Thumba Equatorial Rocket Launching Station

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Thumba Equatorial Rocket Launching Station
Rohini rocket.jpg
Launch of RH-300 Mk2 from TERLS
Location Thumba, Thiruvananthapuram, India
Coordinates 8°32′34″N76°51′32″E / 8.54278°N 76.85889°E / 8.54278; 76.85889
Time zone UTC+5:30 (IST)
Short nameTERLS
Established21 November 1963;57 years ago (21 November 1963)
Operator ISRO

The Thumba Equatorial Rocket Launching Station (TERLS) is an Indian spaceport established on 21 November 1963. [1] Operated by the Indian Space Research Organisation (ISRO), it is located in Thumba, Thiruvananthapuram which is near the southern tip of mainland India, very close to earth's magnetic equator. It is currently used by ISRO for launching sounding rockets. [1]

Contents

The first rockets were assembled in former St Louis High School, which houses now a space museum. [2] The local Bishop, Rev. Peter Bernard Periera, Bishop of Trivandrum, Vincent Victor Dereere (a Belgian) and district collector Madhavan Nair were instrumental in acquiring a large parcel of land measuring 600 acres from coastal community. [3] The Bishop Rev. Periera had given away the prayer hall and bishop's room in the local church for scientific pursuits of A. P. J. Abdul Kalam. [4] Then Minister of State for External Affairs, Lakshmi N. Menon helped a lot in smoothing the bureaucratic hurdles before the project at Delhi. [5]

The sounding rocket systems for the launch were loaned by NASA and payload was provided by CNES. The event did not gain the global media attention it deserved due to the Assassination of John F. Kennedy that happened in the following day.

Location

Thumba's [6] location at 8°32'34" N and 76°51'32" E is ideal for low-altitude, upper atmosphere and ionosphere studies. Thumba is a small fishing village situated close to the Thiruvananthapuram airport in Kerala. [7] Thumba is also one of the farthest points from Pakistan, China, Afghanistan and Bangladesh. [8]

In 1961, Vikram Sarabhai entrusted Eknath Vasant Chitnis with the task of hunting location for the space program. After visiting around 200 locations the scientist panel shortlisted on places such as Vellanathuruthu near Karunagappalli, Ezhudesam near Kanyakumari and Thumba. [9] The magnetic equator then passed through the location near Quilon named Vellanathuruthu and Thumba was a compromise location. [10] The difficulty in acquiring land in relatively densely populated coastal region of Kollam, lesser precipitation in Thumba, more political patronage by then Chief Minister Pattom Thanu Pillai for a location in Trivandrum, air strip facility in Trivandrum prompted the team to finally go ahead with Thumba in the meeting convened at Physical Research Laboratory in 1962.

Another reason that swung decision in favour of Thumba over Vellanathuruthu, that had water bodies on its eastern coast too (Ashtamudi Lake) was a dinner time discussion that Sarabhai had with P. R. Pisharoty. Pisharoty suggested that the Malayalam translation of Vellanathuruthu is 'White elephant sandbar' and Sarabhai was reluctant to go ahead with a place with such a name. [11]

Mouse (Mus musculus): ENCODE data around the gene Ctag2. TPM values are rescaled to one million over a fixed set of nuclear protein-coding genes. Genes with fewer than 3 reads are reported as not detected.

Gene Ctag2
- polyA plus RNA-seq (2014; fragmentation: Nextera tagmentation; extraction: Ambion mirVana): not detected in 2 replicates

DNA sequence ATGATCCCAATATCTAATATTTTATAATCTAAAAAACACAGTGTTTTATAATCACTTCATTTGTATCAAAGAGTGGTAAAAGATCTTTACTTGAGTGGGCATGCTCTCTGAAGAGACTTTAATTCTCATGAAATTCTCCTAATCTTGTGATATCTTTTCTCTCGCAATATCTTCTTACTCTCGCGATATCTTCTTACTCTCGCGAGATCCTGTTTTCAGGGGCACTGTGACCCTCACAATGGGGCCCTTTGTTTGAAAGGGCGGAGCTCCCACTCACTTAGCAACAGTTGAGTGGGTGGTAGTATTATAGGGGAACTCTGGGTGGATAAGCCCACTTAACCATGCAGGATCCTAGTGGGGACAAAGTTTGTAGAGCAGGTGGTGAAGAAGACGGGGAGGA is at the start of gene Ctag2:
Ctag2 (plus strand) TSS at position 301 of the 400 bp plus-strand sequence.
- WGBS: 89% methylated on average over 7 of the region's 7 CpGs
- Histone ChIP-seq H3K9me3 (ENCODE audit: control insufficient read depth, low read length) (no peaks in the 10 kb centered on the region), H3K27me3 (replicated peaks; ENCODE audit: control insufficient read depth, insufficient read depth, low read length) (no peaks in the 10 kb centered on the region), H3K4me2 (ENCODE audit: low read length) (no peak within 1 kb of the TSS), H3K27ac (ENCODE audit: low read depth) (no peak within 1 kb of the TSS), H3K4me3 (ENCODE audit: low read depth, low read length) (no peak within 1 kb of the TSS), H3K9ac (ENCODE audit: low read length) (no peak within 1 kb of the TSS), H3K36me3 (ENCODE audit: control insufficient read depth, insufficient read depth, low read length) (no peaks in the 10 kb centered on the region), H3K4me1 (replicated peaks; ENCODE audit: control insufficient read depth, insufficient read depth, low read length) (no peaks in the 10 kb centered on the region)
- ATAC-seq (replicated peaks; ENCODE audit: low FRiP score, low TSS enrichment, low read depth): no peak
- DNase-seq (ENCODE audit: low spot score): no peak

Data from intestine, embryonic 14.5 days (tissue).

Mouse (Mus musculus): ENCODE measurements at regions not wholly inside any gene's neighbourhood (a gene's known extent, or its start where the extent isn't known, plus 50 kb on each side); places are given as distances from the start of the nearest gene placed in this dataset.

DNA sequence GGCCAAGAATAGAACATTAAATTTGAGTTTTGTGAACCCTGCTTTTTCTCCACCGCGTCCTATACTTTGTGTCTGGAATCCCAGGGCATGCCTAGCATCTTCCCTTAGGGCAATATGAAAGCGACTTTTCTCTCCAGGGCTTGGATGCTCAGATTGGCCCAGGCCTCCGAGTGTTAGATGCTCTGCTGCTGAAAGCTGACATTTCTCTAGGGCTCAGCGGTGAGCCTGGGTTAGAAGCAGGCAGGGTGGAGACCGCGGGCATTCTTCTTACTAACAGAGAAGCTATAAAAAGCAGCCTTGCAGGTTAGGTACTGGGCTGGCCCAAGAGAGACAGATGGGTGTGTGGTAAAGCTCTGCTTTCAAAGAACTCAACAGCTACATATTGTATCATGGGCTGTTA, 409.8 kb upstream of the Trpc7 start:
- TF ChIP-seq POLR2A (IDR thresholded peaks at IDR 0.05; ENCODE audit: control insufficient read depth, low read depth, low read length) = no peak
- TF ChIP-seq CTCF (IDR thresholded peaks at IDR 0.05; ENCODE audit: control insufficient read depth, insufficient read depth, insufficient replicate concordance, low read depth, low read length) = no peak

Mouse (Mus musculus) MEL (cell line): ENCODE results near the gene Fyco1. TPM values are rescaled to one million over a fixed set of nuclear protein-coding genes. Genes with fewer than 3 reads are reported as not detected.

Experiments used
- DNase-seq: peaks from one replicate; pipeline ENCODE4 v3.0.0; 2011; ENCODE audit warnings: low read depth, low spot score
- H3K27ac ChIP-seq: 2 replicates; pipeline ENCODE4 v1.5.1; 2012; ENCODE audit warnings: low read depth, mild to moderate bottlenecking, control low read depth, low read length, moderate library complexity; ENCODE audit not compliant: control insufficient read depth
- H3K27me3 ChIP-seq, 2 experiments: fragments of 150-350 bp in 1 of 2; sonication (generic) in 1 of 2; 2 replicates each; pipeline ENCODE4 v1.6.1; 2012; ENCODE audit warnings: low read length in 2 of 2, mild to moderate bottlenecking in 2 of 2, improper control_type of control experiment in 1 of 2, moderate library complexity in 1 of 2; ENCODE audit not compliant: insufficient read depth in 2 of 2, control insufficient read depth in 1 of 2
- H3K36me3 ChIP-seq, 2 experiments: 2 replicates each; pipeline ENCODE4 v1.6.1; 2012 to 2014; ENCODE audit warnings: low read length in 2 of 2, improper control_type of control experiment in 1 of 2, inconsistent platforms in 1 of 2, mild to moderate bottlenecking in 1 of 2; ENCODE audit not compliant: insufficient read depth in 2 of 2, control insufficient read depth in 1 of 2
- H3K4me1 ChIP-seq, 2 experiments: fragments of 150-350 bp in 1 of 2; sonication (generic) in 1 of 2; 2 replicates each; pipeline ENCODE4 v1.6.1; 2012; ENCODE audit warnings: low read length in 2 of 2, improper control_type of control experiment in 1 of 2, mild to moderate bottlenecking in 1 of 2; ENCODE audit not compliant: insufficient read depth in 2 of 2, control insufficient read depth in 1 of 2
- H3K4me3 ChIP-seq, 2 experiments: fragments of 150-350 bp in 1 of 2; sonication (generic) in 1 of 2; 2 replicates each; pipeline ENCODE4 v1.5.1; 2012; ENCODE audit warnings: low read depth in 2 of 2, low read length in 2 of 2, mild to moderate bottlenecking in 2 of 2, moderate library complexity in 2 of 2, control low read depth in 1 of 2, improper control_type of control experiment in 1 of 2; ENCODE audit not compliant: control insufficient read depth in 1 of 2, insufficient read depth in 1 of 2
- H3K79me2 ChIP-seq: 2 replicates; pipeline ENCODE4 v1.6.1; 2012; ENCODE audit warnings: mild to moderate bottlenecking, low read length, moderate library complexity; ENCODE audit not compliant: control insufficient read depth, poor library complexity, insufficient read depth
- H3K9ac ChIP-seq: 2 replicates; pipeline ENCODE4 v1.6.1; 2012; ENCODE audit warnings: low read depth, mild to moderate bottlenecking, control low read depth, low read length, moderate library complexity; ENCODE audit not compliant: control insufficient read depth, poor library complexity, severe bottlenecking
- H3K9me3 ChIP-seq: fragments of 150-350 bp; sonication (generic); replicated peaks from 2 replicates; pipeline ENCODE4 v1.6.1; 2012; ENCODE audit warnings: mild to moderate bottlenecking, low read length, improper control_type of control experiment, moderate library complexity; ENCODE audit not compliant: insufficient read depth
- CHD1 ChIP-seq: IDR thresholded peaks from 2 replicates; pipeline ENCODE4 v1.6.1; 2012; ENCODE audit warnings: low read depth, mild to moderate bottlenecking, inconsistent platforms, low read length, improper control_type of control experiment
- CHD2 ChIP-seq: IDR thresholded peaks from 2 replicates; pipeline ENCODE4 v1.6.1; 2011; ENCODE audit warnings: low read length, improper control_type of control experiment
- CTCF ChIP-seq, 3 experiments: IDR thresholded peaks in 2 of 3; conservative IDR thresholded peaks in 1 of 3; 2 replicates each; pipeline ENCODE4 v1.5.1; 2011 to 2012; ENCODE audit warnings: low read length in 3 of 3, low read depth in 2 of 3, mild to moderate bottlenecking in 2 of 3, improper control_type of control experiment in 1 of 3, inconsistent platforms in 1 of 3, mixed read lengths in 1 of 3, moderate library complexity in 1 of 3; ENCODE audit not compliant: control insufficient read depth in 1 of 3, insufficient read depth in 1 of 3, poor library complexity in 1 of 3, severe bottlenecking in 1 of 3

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References

  1. 1 2 "Sounding Rockets - ISRO". www.isro.gov.in. Retrieved 11 September 2019.
  2. "Transported on a Bicycle, Launched from a Church: The Amazing Story of India's First Rocket Launch". The Better India. 8 November 2016. Retrieved 4 September 2019.
  3. ICM, Team (23 July 2019). "When ISRO Aimed For the Heavens, a Tiny Church in Kerala Said Amen!". Indian Catholic Matters. Retrieved 26 October 2020.
  4. "Dr. A.P.J. Abdul Kalam: Former President of India: Speeches : Details". abdulkalam.nic.in. Retrieved 26 October 2020.
  5. "Remembering the guiding light". www.deccanchronicle.com. Retrieved 26 October 2020.
  6. Ley, Willy (June 1964). "Anyone Else for Space?". For Your Information. Galaxy Science Fiction. pp. 110–128.
  7. "Forty years in Space". www.rediff.com. India Abroad. Retrieved 10 May 2016.
  8. http://timesofindia.indiatimes.com/india/Rocket-science-of-south/articleshow/4672661
  9. "Remembering Vikram Sarabhai on his 100th birth anniversary: 'He treated everyone as an equal'". The Indian Express. 12 August 2019. Retrieved 26 October 2020.
  10. Maynard, N. C.; Cahill, L. J. (1965). "Measurement of the equatorial electrojet over India". Journal of Geophysical Research. 70 (23): 5923–5936. Bibcode:1965JGR....70.5923M. doi:10.1029/JZ070i023p05923. ISSN   2156-2202.
  11. "It's More Than Rocket Science | Outlook Poshan". https://poshan.outlookindia.com/ . Retrieved 26 October 2020.External link in |website= (help)

Coordinates: 8°32′34″N76°51′32″E / 8.54278°N 76.85889°E / 8.54278; 76.85889